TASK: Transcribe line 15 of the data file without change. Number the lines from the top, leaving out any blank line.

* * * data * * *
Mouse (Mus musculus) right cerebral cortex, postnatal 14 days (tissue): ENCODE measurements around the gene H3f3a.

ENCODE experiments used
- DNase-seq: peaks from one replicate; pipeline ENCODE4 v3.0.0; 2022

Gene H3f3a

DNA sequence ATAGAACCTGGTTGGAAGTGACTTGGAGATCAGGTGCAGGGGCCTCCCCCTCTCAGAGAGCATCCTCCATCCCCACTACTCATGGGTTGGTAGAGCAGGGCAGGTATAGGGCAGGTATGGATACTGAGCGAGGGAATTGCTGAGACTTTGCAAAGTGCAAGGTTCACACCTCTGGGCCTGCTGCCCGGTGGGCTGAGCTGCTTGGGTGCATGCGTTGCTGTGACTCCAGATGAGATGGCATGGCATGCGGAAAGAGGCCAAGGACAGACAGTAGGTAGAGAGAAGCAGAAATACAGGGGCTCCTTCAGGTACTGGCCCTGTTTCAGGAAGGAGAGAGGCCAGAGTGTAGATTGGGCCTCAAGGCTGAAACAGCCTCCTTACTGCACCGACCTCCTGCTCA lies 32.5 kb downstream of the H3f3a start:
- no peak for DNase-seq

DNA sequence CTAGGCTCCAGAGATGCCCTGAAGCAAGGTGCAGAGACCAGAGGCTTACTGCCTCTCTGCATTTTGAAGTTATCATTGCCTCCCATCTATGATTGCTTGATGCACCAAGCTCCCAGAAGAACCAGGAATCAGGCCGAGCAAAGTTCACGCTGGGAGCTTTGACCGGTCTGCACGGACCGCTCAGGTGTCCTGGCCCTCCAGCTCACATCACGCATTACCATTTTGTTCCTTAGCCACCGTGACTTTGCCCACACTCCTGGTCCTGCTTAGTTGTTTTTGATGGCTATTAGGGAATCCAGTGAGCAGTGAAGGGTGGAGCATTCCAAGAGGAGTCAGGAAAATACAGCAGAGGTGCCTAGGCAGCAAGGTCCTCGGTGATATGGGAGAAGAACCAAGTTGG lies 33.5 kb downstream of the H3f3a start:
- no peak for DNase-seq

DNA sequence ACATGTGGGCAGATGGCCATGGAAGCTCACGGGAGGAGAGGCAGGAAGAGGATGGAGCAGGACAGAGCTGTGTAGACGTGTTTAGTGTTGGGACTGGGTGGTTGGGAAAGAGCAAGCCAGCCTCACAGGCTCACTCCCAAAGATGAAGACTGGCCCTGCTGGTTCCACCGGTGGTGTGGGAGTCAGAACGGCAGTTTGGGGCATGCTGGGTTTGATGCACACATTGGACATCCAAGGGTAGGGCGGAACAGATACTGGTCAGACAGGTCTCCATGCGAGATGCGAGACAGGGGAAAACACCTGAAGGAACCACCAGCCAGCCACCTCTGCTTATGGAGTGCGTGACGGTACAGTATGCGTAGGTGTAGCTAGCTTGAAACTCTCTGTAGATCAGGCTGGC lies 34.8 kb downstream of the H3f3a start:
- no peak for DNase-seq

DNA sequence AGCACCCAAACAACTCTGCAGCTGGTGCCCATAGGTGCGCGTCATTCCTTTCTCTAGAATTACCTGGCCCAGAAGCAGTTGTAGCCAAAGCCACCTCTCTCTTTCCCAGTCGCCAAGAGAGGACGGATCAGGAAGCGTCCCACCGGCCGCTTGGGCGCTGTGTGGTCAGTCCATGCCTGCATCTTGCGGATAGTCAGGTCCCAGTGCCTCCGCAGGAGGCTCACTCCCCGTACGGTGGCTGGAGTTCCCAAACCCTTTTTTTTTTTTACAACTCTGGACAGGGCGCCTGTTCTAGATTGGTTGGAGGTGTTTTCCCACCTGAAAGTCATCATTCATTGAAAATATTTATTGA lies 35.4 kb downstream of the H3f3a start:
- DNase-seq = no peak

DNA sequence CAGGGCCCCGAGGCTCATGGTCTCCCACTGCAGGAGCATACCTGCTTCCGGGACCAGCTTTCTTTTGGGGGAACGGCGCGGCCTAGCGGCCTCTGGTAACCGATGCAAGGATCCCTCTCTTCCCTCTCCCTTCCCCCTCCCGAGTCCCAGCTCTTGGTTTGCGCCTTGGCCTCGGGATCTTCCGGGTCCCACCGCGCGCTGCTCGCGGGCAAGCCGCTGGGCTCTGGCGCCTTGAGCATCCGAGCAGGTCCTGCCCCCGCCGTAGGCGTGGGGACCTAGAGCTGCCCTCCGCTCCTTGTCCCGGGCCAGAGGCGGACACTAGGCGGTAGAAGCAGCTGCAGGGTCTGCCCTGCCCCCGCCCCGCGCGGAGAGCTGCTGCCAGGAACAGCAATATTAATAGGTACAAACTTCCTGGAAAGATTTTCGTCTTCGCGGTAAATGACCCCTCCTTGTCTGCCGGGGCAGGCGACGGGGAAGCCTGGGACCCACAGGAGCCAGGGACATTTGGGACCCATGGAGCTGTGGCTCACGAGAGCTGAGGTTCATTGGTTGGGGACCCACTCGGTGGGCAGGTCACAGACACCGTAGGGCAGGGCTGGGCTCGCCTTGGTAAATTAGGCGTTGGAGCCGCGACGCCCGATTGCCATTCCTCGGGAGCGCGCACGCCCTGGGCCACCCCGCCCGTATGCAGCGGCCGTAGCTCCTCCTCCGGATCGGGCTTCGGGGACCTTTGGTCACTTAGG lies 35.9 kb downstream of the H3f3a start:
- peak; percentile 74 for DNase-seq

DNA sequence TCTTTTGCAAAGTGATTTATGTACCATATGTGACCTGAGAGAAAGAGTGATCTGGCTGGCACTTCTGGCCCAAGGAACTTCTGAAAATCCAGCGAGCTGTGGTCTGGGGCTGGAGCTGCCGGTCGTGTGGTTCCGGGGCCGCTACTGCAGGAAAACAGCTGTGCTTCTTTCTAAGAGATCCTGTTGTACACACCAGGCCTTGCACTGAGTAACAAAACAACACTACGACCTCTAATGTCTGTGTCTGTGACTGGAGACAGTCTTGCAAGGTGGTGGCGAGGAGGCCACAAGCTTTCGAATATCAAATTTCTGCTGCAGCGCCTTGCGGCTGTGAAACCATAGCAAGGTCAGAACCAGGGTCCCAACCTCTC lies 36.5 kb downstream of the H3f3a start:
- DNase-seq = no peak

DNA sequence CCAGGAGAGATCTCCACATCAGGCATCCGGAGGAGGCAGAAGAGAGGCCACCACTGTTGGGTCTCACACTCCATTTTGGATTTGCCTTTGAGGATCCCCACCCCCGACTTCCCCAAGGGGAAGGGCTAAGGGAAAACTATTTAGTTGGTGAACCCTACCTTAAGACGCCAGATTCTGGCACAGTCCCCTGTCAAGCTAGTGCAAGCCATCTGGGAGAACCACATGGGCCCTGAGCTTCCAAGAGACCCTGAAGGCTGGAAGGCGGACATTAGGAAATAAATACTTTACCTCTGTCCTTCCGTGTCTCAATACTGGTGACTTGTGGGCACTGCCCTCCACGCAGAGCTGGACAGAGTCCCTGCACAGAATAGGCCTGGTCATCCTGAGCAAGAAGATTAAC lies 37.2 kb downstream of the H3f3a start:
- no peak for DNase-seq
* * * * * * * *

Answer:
DNA sequence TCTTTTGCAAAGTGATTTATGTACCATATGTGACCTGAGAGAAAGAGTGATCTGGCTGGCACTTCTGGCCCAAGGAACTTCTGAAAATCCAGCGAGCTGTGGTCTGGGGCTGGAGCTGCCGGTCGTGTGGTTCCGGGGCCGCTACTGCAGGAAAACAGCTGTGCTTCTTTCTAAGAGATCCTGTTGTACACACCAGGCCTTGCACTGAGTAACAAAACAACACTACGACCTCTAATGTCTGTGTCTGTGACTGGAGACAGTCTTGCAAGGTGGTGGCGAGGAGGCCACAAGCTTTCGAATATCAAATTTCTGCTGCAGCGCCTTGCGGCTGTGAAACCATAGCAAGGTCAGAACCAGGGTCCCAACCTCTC lies 36.5 kb downstream of the H3f3a start: